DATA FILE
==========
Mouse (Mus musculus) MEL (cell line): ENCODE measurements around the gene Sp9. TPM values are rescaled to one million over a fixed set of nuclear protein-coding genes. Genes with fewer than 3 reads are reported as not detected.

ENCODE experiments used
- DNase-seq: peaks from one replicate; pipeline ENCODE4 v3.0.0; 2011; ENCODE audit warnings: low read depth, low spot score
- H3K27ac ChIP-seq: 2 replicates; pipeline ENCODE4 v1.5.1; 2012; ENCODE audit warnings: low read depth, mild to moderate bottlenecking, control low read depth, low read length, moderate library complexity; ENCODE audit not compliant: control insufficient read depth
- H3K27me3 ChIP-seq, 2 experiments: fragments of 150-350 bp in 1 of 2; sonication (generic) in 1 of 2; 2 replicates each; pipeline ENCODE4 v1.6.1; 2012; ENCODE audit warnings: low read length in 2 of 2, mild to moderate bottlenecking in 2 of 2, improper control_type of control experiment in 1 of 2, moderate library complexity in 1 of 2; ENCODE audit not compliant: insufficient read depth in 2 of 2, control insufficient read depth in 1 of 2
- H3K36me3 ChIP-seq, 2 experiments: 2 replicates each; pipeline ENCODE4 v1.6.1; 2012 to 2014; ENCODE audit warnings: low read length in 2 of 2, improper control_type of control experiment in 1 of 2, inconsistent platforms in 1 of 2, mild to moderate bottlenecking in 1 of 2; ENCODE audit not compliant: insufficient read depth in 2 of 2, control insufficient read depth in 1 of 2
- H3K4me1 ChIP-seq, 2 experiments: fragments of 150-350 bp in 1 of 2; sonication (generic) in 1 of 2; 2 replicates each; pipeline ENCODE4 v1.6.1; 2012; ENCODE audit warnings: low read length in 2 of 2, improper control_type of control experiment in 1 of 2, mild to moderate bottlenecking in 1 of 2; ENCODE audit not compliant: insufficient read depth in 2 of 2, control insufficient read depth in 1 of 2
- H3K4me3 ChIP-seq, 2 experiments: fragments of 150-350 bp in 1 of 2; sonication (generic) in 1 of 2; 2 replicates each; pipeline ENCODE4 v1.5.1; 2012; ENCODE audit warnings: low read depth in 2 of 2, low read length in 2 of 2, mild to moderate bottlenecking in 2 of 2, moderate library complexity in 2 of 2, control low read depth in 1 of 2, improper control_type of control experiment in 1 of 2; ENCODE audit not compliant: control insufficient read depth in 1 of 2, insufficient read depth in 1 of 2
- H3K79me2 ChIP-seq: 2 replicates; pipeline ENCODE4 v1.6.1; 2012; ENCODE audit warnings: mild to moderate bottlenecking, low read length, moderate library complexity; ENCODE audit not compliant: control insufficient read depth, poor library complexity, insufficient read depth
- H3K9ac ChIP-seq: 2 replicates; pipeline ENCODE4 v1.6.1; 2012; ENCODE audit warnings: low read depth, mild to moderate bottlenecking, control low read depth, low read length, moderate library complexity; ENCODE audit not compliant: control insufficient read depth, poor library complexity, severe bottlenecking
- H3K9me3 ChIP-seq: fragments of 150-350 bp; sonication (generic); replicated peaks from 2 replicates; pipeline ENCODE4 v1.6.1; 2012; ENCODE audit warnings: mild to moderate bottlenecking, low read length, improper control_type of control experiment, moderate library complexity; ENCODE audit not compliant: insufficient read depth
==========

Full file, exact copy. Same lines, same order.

Mouse (Mus musculus) MEL (cell line): ENCODE measurements around the gene Sp9. TPM values are rescaled to one million over a fixed set of nuclear protein-coding genes. Genes with fewer than 3 reads are reported as not detected.

ENCODE experiments used
- DNase-seq: peaks from one replicate; pipeline ENCODE4 v3.0.0; 2011; ENCODE audit warnings: low read depth, low spot score
- H3K27ac ChIP-seq: 2 replicates; pipeline ENCODE4 v1.5.1; 2012; ENCODE audit warnings: low read depth, mild to moderate bottlenecking, control low read depth, low read length, moderate library complexity; ENCODE audit not compliant: control insufficient read depth
- H3K27me3 ChIP-seq, 2 experiments: fragments of 150-350 bp in 1 of 2; sonication (generic) in 1 of 2; 2 replicates each; pipeline ENCODE4 v1.6.1; 2012; ENCODE audit warnings: low read length in 2 of 2, mild to moderate bottlenecking in 2 of 2, improper control_type of control experiment in 1 of 2, moderate library complexity in 1 of 2; ENCODE audit not compliant: insufficient read depth in 2 of 2, control insufficient read depth in 1 of 2
- H3K36me3 ChIP-seq, 2 experiments: 2 replicates each; pipeline ENCODE4 v1.6.1; 2012 to 2014; ENCODE audit warnings: low read length in 2 of 2, improper control_type of control experiment in 1 of 2, inconsistent platforms in 1 of 2, mild to moderate bottlenecking in 1 of 2; ENCODE audit not compliant: insufficient read depth in 2 of 2, control insufficient read depth in 1 of 2
- H3K4me1 ChIP-seq, 2 experiments: fragments of 150-350 bp in 1 of 2; sonication (generic) in 1 of 2; 2 replicates each; pipeline ENCODE4 v1.6.1; 2012; ENCODE audit warnings: low read length in 2 of 2, improper control_type of control experiment in 1 of 2, mild to moderate bottlenecking in 1 of 2; ENCODE audit not compliant: insufficient read depth in 2 of 2, control insufficient read depth in 1 of 2
- H3K4me3 ChIP-seq, 2 experiments: fragments of 150-350 bp in 1 of 2; sonication (generic) in 1 of 2; 2 replicates each; pipeline ENCODE4 v1.5.1; 2012; ENCODE audit warnings: low read depth in 2 of 2, low read length in 2 of 2, mild to moderate bottlenecking in 2 of 2, moderate library complexity in 2 of 2, control low read depth in 1 of 2, improper control_type of control experiment in 1 of 2; ENCODE audit not compliant: control insufficient read depth in 1 of 2, insufficient read depth in 1 of 2
- H3K79me2 ChIP-seq: 2 replicates; pipeline ENCODE4 v1.6.1; 2012; ENCODE audit warnings: mild to moderate bottlenecking, low read length, moderate library complexity; ENCODE audit not compliant: control insufficient read depth, poor library complexity, insufficient read depth
- H3K9ac ChIP-seq: 2 replicates; pipeline ENCODE4 v1.6.1; 2012; ENCODE audit warnings: low read depth, mild to moderate bottlenecking, control low read depth, low read length, moderate library complexity; ENCODE audit not compliant: control insufficient read depth, poor library complexity, severe bottlenecking
- H3K9me3 ChIP-seq: fragments of 150-350 bp; sonication (generic); replicated peaks from 2 replicates; pipeline ENCODE4 v1.6.1; 2012; ENCODE audit warnings: mild to moderate bottlenecking, low read length, improper control_type of control experiment, moderate library complexity; ENCODE audit not compliant: insufficient read depth